Marie Curie Campaign: ‘Nurses got Janis’ pain sorted’

Jackie Currie from Gorebridge is planning a 70s themed fancy dress night at her local miners' club to support Marie Curie's campaign. Picture: Ian Georgeson

Jackie Currie from Gorebridge is planning a 70s themed fancy dress night at her local miners' club to support Marie Curie's campaign. Picture: Ian Georgeson

0
Have your say

THROUGHOUT November, Marie Curie is encouraging people to hold retro themed dinner parties as part of its Dinner Down Memory Lane Campaign.

Marie Curie provides care and support to people living with a terminal illness in Edinburgh and the Lothians at its Fairmilehead hospice and through its community services.

Jackie Currie with a picture of her late friend Janis. Picture: Ian Georgeson

Jackie Currie with a picture of her late friend Janis. Picture: Ian Georgeson

Last year the charity cared for 480 people as inpatients at the hospice and 95 per cent of patients were able to die in their place of choice. It also carried out more than 2,200 clinical nurse specialist visits to patients in Edinburgh and more than 1,000 in West Lothian.

Jackie Currie from Gorebridge hosted a 1970s themed fancy dress night at her miners’ club on Saturday to support Marie Curie’s campaign.

Like so many people, Jackie has witnessed the pain and sadness cancer can cause and was able to rely on Marie Curie’s services when she and one of her closest friends, Janis Aprile, needed it most.

“For me personally, I lost one of my closest friends in May, Janis. I was her carer,” explains Jackie, a retired nurse.

“It started ten years ago with breast cancer and then she recovered. She had chemo. Then, when she was 50, three years ago, they discovered it in her lung and she had a bit of her lung removed. Last year in August time they discovered the cancer had spread.”

Even when Janis was told the cancer was terminal, she stayed positive. She and Jackie would turn visits to the Marie Curie hospice into enjoyable days out by combining them with trips to the neighbouring garden centre.

The pair also benefited from aromatherapy and massage sessions which the charity offers to patients and their carers.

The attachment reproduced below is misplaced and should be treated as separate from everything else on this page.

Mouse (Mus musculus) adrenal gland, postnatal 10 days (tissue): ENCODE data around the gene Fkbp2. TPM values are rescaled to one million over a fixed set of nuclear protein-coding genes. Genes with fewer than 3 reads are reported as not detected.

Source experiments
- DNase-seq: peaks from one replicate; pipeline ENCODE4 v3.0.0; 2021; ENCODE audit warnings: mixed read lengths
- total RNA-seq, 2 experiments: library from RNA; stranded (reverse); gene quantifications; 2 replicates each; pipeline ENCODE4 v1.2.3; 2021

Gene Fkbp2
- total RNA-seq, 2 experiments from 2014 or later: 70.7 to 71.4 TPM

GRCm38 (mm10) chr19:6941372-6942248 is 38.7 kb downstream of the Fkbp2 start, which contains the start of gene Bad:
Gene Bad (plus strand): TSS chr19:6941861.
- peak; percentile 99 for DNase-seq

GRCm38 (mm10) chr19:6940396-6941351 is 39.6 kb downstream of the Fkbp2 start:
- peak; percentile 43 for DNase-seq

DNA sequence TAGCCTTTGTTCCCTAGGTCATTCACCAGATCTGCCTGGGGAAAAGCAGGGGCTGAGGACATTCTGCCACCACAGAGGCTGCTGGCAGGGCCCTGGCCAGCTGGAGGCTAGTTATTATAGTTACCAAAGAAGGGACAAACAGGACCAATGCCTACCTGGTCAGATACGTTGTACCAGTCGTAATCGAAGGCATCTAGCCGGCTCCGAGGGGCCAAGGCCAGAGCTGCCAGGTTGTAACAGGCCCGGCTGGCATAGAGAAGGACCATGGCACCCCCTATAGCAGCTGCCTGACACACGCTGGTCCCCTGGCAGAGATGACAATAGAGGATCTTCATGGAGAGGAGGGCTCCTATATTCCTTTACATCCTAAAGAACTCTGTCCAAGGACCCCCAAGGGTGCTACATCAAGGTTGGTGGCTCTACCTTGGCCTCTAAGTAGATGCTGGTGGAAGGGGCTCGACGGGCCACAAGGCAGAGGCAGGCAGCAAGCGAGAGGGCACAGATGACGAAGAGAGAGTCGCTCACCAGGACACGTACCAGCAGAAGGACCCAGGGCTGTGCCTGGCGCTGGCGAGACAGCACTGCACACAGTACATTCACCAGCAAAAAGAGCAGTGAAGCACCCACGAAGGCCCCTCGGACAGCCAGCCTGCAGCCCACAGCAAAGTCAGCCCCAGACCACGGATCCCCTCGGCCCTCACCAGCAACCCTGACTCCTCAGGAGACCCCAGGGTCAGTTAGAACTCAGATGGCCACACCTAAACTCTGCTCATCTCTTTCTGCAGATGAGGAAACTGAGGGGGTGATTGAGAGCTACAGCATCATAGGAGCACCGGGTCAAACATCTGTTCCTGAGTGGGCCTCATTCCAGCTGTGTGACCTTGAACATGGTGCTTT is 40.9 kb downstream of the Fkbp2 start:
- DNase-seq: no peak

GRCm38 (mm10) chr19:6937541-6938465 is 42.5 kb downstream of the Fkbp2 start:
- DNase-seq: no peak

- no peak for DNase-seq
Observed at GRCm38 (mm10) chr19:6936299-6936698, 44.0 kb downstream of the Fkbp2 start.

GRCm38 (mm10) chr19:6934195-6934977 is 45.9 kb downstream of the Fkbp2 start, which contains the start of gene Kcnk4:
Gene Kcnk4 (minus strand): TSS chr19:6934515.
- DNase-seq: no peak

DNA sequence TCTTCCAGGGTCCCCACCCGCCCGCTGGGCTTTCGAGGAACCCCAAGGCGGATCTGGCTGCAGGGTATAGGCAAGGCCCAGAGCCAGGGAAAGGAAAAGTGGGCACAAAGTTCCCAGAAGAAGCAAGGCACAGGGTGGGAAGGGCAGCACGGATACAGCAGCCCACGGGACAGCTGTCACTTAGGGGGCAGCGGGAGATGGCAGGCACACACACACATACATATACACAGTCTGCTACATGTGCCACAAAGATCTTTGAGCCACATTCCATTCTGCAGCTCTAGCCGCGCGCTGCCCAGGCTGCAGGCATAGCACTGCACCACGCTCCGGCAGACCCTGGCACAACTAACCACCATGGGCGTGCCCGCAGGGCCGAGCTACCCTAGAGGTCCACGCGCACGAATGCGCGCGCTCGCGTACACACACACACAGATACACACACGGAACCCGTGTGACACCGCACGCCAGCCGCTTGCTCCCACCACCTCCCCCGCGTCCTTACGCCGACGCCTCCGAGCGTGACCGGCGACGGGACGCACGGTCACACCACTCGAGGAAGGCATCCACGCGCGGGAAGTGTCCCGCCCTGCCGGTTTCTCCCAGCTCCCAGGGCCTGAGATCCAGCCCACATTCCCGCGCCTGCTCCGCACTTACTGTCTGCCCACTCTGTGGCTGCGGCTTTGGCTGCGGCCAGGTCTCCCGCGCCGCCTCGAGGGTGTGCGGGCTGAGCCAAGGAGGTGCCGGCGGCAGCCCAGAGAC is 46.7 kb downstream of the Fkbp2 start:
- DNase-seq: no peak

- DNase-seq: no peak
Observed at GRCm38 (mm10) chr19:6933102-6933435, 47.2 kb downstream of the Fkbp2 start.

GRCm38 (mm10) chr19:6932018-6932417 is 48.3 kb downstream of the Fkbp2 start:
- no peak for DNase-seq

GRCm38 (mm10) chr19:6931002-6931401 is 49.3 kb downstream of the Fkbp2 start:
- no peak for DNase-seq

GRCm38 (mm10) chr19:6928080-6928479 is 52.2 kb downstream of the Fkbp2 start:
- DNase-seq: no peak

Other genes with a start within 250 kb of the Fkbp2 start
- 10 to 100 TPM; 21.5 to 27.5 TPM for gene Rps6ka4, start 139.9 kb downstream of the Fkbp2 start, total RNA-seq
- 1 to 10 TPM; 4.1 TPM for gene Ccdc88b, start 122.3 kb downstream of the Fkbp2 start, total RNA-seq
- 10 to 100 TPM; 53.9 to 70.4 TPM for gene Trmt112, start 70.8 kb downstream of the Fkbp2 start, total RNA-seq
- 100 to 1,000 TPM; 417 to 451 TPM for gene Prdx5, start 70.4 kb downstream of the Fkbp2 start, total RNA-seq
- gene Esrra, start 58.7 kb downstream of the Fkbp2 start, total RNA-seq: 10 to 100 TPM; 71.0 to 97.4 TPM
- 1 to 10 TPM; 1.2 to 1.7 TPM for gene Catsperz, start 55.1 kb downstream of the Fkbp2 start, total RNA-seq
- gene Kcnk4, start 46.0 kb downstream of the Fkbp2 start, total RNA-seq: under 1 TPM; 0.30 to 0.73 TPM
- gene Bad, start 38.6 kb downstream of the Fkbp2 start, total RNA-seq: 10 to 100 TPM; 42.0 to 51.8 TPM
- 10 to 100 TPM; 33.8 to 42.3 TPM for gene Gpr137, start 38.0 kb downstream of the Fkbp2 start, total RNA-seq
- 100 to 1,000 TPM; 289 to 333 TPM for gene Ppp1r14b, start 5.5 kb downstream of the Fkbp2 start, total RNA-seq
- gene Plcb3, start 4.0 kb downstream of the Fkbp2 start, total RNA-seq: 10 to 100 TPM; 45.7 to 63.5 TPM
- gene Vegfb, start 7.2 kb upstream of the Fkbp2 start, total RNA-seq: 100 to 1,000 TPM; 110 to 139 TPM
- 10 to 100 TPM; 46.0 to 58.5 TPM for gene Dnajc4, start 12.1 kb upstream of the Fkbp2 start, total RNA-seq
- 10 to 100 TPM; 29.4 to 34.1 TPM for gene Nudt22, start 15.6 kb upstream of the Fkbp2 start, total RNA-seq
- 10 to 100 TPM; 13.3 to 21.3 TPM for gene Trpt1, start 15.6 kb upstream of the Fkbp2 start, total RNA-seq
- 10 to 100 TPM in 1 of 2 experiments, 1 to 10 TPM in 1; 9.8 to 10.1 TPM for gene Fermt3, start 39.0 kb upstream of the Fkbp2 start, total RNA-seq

“I have never met a braver person,” says Jackie. “She was really hugely positive and latterly, at the end, when she was told it was terminal, she used to always say that she wasn’t afraid to die.

“She got baptised on Easter Sunday this year. That was one of the big things she wanted to do.”

When Janis was diagnosed as terminal, Jackie was able to help out with household chores, visiting her old schoolfriend daily.

“At first it was her housework and ironing I did and then it went to personal care when she couldn’t manage herself,” says Jackie.

“She had her own Marie Curie nurse. They were fantastic. Janis’s pain was hard to control and it was the Marie Curie nurse who gave her the tablets and got all that sorted.

“She was at home up until the Saturday and she died on the Monday morning. She was taken to the Western General Hospital but died before the ambulance took her to Marie Curie. Her dying wish was to die in the Marie Curie hospice.”

The 1970s themed party was not the first fundraising event Jackie and her friends have been involved with.

This summer, the group took part in the Memory Walk in Dalkeith to remember Janis, raising £1,531 for Marie Curie.

While fancy dress was not compulsory, Jackie donned an iconic Abba outfit for her retro event at the weekend.

Photographs of Janis from the 1970s were on display on the night and guests enjoyed themed food including party nibbles on cocktail sticks and quich Lorraine.

Hits from Janis’s favourite artists, David Bowie and T-Rex, got everyone dancing. Around 70 people turned up to show their support, raising £400 for Marie Curie.

Jackie is keen to encourage others to support Dinner Down Memory Lane.

“Every penny helps doesn’t it,” she says. “It helps so many people suffering from cancer. I don’t think anybody’s not been affected by knowing somebody who had or has got cancer.”